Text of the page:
from 1860 to the present (forthcoming in Critical Survey [U.K.]). He
is currently at work on a literary and biographical study of detective
novelist Ross Macdonald (Kenneth Millar, 19151983).
Charles E. Morris III, assistant professor of communication studies,
studies the rhetoric of the American experience and social protest.
He is the co-author of Readings on the Rhetoric of Social Protest, as
well as journal articles and book chapters on rhetoric, identity and
public culture. He is currently completing a book entitled Closet
Eloquence: Passing and the Subversive Art of Discourse in America,
which engages the closet as both idiom and relic in queer
culture and public memory. He is the book review editor for Argumentation
Lucius T. Outlaw, Jr., professor of philosophy and Director of African
American Studies, has written widely on African philosophy, African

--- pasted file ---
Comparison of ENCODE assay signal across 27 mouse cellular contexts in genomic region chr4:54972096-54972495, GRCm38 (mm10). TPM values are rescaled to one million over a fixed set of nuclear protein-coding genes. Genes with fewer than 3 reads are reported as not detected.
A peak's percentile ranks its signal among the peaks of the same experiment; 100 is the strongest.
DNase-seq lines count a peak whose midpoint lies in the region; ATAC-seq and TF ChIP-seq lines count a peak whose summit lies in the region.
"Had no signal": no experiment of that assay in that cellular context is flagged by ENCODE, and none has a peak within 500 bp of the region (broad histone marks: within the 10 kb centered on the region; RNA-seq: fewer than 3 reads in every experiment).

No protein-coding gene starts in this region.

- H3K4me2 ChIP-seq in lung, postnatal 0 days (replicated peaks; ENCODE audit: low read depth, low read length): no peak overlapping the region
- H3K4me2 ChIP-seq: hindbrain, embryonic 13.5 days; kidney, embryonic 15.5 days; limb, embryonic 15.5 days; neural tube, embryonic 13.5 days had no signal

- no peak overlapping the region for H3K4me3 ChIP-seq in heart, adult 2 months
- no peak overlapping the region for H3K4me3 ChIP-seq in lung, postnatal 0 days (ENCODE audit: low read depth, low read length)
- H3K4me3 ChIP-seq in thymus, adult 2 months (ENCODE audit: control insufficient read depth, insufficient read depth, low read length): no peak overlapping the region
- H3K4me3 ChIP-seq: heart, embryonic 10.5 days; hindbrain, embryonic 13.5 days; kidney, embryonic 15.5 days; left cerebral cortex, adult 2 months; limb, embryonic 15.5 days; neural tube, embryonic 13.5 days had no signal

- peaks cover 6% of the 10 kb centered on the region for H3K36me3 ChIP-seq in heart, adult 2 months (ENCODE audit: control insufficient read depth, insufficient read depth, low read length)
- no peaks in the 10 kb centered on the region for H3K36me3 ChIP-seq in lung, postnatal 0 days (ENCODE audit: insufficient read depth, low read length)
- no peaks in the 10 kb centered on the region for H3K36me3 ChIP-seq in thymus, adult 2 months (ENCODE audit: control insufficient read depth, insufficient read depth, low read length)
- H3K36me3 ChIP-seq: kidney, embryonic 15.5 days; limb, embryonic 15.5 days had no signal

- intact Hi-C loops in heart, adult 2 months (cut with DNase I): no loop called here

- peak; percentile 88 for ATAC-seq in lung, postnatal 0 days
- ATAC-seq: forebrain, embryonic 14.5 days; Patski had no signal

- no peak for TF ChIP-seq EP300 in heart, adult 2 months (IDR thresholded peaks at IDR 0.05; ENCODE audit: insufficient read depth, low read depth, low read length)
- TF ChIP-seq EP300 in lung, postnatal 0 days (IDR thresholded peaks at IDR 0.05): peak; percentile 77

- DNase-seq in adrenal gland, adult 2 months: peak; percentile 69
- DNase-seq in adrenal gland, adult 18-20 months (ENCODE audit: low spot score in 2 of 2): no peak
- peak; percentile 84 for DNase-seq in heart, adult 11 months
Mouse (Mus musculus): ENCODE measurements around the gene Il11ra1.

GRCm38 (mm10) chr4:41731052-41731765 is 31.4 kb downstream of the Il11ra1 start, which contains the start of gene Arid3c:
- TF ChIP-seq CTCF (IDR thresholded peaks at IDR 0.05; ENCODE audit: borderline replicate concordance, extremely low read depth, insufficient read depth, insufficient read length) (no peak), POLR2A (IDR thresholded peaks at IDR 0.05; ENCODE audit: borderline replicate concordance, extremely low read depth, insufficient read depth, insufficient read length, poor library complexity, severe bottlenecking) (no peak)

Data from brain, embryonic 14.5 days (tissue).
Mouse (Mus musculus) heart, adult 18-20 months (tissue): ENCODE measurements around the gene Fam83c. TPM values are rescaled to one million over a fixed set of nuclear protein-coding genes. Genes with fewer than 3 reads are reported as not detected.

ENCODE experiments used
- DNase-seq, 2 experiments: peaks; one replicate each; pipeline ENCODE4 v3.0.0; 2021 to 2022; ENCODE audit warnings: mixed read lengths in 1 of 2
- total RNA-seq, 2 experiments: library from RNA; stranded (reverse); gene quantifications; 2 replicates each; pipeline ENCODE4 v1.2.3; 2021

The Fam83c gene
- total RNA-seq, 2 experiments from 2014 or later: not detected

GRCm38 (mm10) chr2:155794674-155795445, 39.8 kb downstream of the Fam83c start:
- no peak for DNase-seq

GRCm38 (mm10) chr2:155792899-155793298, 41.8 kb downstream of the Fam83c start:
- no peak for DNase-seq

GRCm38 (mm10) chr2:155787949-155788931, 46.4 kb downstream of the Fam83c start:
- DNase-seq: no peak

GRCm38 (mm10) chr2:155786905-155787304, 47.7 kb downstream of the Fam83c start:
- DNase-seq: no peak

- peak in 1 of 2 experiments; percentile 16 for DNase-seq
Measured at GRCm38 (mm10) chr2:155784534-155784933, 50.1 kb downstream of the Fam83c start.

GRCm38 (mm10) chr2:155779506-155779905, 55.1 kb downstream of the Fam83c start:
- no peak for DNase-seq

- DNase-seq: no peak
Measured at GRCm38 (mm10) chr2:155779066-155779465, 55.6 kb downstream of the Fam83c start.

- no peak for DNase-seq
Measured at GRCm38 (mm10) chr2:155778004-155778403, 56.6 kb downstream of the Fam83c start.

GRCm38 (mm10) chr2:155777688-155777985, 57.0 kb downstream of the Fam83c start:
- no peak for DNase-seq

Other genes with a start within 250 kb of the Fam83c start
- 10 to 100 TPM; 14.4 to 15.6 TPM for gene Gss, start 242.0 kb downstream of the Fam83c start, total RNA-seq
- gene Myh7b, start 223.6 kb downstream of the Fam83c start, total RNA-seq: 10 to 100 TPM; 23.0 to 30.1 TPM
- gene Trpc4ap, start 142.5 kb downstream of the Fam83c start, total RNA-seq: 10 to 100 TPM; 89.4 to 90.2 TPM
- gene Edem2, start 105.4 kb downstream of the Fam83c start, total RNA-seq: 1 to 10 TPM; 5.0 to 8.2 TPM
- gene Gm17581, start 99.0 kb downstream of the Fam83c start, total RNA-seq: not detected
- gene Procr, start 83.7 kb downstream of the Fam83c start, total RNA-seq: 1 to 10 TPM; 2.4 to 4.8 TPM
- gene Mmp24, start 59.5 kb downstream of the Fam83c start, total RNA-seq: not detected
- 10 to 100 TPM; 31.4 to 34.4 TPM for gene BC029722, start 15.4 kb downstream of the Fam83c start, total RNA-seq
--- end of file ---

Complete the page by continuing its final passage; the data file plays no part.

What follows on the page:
American philosophy and the history of philosophy in the west. He is
the author of On Race and Philosophy, as well as numerous articles and
book chapters. He is currently at work on a study of Ralph Ellisons
efforts to define how identity formation in American society is hampered
by the challenges of racial, ethnic, and socio-economic diversities,
and is completing a manuscript with the working title, Race, Reason,
Thomas A. Schwartz, associate professor of history, is interested in
the history of twentieth-century American foreign relations. He is the
author of Americas Germany: John J. McCloy and the Federal Republic
and has recently completed a manuscript entitled In the Shadow
of Vietnam: Lyndon Johnson and Europe. He is currently at work
on a book entitled The Long Twilight Struggle: A Concise History
of the Cold War, which investigates polar representations of the
memory of the Cold War: the memory of a triumphant celebration of the
defeat of Soviet expansionism and totalitarianism, and the memory of
the more questionable and morally dubious undertaking of the United
States in fighting the Cold War.
For more information, contact the Center's executive director, Mona C. Frederick.